Hurricane Irma set to 'devastate' the US as it hurtles towards Florida

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The head of the US’s federal emergency agency has warned large swathes of America face devastation as Hurricane Irma hurtles towards Florida.

Parts of the state may be without power for days and up to 100,000 face being displaced, said FEMA chief Brock Long.

He insisted it was not a question of if Florida would be hit but how hard – and also urged other states in the US’s south-eastern region to be on alert no matter what.

“Hurricane Irma continues to be a threat that is going to devastate the United States, either Florida or the southeastern United States,” Mr Long said in a news conference on Friday.

“The entire south-eastern United States better wake up and pay attention.”

Around half a million people have been told to leave Florida with the storm set to make landfall on Sunday. Some six million people live in the Miami metropolitan area alone.

Mr Long’s comments came as the death toll rose to 19 after Hurricane Irma flattened much of the Caribbean.

Islands across the region – including British, French and Dutch territories – bore the brunt of Irma’s assault, with European military authorities racing to the Caribbean to provide urgently needed support.

Around 50,000 tourists have fled Cuba as the country prepares to become the next victim of Irma’s onslaught.

Beachside resorts are said to have been completely emptied as the communist nation awaits 165mph winds and lashings of heavy torrential rain.

On Friday morning, Irma was downgraded to a category 4 hurricane, but emergency chiefs did not soften their warnings.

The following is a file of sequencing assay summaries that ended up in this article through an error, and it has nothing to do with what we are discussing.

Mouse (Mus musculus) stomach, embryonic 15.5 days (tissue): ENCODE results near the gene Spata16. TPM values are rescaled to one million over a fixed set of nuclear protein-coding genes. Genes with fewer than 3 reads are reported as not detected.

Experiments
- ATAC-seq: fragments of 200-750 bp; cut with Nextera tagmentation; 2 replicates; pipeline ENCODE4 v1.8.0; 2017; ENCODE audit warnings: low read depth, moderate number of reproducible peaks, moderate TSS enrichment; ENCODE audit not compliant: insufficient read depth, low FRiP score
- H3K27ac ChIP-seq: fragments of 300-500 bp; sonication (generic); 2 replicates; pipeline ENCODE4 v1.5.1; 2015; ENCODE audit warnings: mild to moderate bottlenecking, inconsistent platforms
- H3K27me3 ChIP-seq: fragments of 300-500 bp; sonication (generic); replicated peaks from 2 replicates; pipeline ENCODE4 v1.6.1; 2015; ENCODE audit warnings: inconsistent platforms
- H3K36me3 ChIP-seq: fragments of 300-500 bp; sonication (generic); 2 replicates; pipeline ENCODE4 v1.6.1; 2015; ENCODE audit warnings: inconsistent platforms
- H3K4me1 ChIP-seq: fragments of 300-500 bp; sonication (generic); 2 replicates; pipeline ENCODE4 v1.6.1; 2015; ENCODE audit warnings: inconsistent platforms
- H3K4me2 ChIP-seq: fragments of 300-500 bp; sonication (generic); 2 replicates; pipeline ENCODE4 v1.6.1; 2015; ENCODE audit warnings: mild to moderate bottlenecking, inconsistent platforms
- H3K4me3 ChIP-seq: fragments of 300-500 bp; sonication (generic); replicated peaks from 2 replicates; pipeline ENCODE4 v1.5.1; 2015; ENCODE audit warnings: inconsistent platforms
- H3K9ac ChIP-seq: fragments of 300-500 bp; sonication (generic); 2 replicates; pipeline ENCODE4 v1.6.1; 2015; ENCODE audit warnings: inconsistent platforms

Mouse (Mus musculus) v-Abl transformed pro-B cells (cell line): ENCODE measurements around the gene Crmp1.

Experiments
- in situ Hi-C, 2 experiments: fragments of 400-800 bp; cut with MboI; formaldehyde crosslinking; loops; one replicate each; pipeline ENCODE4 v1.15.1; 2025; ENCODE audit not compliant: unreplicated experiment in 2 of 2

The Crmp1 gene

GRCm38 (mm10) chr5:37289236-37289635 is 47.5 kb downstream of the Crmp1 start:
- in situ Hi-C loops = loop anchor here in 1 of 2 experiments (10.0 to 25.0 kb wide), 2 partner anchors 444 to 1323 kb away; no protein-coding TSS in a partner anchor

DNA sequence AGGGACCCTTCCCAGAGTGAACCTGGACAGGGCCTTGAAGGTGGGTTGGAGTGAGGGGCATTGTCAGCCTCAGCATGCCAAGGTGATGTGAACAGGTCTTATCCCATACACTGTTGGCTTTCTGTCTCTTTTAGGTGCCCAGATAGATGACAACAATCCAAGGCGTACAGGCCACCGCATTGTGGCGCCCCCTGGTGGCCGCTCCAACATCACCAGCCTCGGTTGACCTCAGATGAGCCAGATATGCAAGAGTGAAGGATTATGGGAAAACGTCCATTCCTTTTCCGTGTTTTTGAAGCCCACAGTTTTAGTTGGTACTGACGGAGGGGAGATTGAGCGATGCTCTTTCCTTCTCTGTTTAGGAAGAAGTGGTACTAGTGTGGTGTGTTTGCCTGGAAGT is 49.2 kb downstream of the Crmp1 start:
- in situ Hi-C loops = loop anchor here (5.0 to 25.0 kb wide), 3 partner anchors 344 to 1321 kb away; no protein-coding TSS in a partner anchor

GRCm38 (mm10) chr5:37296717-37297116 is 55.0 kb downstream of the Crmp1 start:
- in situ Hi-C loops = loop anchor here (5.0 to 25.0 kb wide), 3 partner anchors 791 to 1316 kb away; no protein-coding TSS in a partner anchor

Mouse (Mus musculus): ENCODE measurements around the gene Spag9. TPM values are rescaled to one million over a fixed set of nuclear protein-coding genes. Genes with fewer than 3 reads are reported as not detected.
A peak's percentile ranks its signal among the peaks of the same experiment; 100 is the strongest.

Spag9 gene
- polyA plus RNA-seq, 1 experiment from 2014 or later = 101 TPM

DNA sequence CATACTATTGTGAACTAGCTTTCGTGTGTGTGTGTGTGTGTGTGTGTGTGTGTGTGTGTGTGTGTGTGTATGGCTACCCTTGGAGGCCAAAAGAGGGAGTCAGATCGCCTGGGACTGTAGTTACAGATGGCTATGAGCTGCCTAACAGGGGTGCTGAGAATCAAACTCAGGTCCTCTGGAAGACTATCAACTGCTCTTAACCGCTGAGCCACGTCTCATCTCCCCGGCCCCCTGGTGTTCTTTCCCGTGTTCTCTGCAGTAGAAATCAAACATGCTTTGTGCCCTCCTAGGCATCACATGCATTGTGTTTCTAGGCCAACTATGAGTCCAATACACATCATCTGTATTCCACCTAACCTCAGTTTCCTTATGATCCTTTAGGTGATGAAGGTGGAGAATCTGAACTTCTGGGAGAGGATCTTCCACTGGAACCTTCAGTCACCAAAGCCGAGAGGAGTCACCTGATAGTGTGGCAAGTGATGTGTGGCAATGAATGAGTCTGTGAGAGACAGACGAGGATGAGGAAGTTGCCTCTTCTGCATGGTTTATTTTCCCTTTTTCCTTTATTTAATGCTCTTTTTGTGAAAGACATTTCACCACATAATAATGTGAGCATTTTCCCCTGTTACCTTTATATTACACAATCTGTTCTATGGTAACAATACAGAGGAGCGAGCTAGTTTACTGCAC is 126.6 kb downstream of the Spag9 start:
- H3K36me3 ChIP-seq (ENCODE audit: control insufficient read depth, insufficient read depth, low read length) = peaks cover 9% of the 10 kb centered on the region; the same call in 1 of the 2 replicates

People in Florida rushed to board up their homes, take their boats out of the water and gas up their cars. With gasoline running out and tensions rising, the Florida Highway Patrol escorted tanker trucks sent to replenish gas stations.

“It is wider than our entire state and could cause major and life-threatening impacts from coast to coast. Regardless of which coast you live on, be prepared to evacuate,” state governor Rick Scott said.

Brian McNoldy, a hurricane researcher at the University of Miami, said Irma could easily prove to be the costliest storm in US history.

The first islands hit by the storm were scenes of total destruction.

On St. Martin, an island split between the Dutch Sint Maarten and French St.-Martin, homes were splintered and road signs scattered by the fierce winds.

The cafes and clothing shops of the picturesque French seaside village of Marigot were submerged in brown floodwaters and people surveyed the wreckage from whatever shelter they could find. The toll could rise because rescue teams have yet to get a complete look at the damage.

Annick Girardin, minister for France’s overseas territories, said Friday that there had been “scenes of pillaging” of televisions as well as food and water on St. Martin.

Dutch Prime Minister Mark Rutte said the storm “caused wide-scale destruction of infrastructure, houses and businesses.”

He added: “There is no power, no gasoline, no running water. Houses are under water, cars are floating through the streets, inhabitants are sitting in the dark in ruined houses and are cut off from the outside world.”

Farther out in the Atlantic, Hurricane Jose strengthened into a Category 3 storm with 120 mph winds.

Many islands battered by Hurricane Irma, including St. Martin, St. Barts, and the Virgin Islands, face a second round of torment as early as Saturday.

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